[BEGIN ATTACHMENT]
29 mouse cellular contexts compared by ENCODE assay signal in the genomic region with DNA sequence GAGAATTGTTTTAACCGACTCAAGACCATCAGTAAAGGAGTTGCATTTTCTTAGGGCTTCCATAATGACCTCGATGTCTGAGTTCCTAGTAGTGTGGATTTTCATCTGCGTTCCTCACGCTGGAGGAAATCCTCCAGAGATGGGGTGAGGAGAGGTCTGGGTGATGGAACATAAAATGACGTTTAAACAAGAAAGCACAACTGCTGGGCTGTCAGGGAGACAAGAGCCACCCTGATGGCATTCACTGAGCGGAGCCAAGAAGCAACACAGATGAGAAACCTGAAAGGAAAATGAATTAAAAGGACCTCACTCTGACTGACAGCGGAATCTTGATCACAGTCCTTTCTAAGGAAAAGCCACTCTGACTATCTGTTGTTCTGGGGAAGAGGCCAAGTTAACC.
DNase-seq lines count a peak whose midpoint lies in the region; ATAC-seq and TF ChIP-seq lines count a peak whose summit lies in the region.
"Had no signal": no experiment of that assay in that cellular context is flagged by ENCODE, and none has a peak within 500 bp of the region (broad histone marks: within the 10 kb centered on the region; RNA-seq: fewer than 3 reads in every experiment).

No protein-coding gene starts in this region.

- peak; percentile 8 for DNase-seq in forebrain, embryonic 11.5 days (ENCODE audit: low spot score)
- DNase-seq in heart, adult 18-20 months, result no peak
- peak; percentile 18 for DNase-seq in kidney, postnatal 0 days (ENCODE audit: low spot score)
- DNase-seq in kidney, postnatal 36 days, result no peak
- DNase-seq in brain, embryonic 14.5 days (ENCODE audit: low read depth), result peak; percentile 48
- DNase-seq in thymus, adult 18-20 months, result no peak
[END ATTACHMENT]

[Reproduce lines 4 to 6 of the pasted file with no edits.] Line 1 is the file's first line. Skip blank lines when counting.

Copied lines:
No protein-coding gene starts in this region.

- peak; percentile 8 for DNase-seq in forebrain, embryonic 11.5 days (ENCODE audit: low spot score)
- DNase-seq in heart, adult 18-20 months, result no peak